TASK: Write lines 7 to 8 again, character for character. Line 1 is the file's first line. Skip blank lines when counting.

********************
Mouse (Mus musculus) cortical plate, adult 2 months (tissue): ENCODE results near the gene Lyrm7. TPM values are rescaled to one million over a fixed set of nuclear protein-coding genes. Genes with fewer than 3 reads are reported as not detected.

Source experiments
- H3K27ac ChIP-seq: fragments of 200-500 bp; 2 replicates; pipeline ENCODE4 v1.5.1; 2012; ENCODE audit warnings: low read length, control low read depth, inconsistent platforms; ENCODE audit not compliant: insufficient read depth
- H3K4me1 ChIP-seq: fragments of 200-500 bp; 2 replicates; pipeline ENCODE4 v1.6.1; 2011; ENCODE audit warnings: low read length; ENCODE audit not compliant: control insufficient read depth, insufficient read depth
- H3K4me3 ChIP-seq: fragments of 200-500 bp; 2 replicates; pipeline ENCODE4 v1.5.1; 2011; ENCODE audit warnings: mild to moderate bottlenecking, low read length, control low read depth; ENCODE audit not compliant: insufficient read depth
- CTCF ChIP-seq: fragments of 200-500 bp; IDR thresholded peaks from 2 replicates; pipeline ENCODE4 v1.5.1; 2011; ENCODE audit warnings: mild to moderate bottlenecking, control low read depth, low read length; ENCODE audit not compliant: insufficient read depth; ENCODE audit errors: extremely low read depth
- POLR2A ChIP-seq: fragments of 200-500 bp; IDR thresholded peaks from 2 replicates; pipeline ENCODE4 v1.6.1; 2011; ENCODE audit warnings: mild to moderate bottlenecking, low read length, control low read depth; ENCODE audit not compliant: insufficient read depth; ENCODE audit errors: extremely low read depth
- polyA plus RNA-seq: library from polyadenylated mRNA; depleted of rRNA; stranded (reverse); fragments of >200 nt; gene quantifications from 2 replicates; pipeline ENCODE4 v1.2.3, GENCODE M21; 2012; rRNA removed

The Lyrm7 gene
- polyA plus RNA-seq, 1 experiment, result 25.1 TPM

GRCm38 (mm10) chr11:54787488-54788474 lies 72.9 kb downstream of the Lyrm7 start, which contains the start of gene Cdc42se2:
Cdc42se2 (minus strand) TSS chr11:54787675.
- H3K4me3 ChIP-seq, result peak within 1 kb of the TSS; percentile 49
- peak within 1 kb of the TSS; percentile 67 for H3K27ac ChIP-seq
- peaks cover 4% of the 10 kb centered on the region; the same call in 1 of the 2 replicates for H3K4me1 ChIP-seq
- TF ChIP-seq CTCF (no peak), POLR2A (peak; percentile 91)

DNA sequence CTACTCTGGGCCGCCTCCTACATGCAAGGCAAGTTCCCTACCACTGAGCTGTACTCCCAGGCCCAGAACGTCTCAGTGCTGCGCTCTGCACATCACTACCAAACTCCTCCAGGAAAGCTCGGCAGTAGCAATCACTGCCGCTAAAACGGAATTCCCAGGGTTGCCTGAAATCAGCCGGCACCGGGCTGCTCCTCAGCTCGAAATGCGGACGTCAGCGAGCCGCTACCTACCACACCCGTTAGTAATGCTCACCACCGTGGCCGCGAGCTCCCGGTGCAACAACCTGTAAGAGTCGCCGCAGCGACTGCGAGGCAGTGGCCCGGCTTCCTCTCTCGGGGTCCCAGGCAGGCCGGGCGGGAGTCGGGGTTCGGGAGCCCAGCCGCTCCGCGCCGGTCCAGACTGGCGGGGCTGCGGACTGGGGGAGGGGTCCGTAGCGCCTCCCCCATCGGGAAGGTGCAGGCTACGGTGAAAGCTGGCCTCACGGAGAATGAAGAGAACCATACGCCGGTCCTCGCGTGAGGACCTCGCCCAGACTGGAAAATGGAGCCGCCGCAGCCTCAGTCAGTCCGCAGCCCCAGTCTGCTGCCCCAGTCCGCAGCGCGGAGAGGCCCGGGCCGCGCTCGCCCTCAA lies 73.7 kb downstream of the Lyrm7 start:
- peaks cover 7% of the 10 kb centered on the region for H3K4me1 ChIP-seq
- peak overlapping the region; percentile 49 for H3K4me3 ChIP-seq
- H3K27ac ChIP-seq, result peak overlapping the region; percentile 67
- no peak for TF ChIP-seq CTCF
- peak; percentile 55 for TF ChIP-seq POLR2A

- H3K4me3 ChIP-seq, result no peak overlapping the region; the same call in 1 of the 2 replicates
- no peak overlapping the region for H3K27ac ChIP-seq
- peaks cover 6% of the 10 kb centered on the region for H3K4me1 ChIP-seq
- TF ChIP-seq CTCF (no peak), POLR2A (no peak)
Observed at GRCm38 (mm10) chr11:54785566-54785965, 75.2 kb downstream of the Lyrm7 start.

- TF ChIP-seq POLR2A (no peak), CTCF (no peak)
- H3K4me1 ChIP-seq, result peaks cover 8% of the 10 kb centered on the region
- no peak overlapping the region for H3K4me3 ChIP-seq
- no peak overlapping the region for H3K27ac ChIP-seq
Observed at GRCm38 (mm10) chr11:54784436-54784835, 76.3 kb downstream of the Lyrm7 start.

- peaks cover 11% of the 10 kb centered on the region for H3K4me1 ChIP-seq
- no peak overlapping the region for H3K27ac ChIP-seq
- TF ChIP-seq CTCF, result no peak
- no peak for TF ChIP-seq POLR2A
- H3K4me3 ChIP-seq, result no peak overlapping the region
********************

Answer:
- POLR2A ChIP-seq: fragments of 200-500 bp; IDR thresholded peaks from 2 replicates; pipeline ENCODE4 v1.6.1; 2011; ENCODE audit warnings: mild to moderate bottlenecking, low read length, control low read depth; ENCODE audit not compliant: insufficient read depth; ENCODE audit errors: extremely low read depth
- polyA plus RNA-seq: library from polyadenylated mRNA; depleted of rRNA; stranded (reverse); fragments of >200 nt; gene quantifications from 2 replicates; pipeline ENCODE4 v1.2.3, GENCODE M21; 2012; rRNA removed